Background: Emerging evidence suggests that per- and polyfluoroalkyl substances (PFAS) are endocrine disruptors and may contribute to the etiology of diabetes.
Objectives: This study aimed to systematically review the epidemiological evidence on the associations of PFAS with mortality and morbidity of diabetes and to quantitatively evaluate the summary effect estimates of the existing literature.
Methods: We searched three electronic databases for epidemiological studies concerning PFAS and diabetes published before April 1, 2022. Summary odds ratio (OR), hazard ratio (HR), or β and their 95% confidence intervals (CIs) were respectively calculated to evaluate the association between PFAS and diabetes using random-effects model by the exposure type, and dose-response meta-analyses were also performed when possible. We also assessed the risk of bias of the studies included and the confidence in the body of evidence.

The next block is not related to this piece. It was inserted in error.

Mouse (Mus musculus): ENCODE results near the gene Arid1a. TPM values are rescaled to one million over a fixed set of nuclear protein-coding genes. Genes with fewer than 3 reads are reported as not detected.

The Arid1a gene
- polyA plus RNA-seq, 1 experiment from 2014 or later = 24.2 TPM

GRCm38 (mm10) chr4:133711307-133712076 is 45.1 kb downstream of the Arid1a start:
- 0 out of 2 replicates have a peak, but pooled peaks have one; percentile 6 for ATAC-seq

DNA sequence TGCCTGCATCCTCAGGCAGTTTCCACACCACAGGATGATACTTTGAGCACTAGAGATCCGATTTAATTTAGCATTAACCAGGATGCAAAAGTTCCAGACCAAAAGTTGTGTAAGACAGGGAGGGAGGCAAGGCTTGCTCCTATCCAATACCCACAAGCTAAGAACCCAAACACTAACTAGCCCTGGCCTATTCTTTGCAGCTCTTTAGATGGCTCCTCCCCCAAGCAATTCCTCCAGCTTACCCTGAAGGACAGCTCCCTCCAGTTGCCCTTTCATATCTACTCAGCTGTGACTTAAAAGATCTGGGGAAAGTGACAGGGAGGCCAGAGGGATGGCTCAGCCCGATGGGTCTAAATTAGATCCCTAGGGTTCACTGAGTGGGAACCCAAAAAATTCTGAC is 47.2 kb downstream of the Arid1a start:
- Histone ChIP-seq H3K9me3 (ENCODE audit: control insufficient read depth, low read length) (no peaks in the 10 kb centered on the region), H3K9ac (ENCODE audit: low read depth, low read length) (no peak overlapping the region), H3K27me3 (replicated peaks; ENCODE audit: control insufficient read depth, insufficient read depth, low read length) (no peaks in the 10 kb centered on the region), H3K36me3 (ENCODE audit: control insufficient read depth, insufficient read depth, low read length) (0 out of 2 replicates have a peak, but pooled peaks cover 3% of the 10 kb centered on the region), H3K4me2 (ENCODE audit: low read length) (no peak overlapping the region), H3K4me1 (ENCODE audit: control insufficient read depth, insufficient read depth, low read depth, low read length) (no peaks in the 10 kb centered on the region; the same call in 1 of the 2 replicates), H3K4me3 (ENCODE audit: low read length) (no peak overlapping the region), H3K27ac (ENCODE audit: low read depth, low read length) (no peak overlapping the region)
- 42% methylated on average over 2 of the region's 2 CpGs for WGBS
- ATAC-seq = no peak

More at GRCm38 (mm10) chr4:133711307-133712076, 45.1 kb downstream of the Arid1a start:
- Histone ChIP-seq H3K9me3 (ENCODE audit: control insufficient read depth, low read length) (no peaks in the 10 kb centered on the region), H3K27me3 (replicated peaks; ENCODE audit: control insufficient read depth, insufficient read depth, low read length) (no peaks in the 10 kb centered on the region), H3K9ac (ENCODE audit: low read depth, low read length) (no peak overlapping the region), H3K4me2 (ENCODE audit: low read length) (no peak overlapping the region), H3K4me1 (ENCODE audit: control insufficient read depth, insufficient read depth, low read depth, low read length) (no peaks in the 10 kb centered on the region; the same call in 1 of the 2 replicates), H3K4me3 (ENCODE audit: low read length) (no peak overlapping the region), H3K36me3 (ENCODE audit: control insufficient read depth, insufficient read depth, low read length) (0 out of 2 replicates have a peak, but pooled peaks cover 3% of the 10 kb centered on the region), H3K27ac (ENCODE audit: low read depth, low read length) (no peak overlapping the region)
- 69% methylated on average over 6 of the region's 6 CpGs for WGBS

Results: An initial literature search identified 1969 studies, of which eventually 22 studies were included. The meta-analyses indicated that the observed statistically significant PFAS-T2DM associations were consistent in cohort studies, while the associations were almost non-significant in case-control and cross-sectional studies. Dose-response meta-analysis showed a “parabolic-shaped” association between perfluorooctanoate acid (PFOA) exposure and T2DM risk. Available evidence was rated with “low” risk of bias, and the level of evidence for PFAS and incident T2DM was considered “moderate”.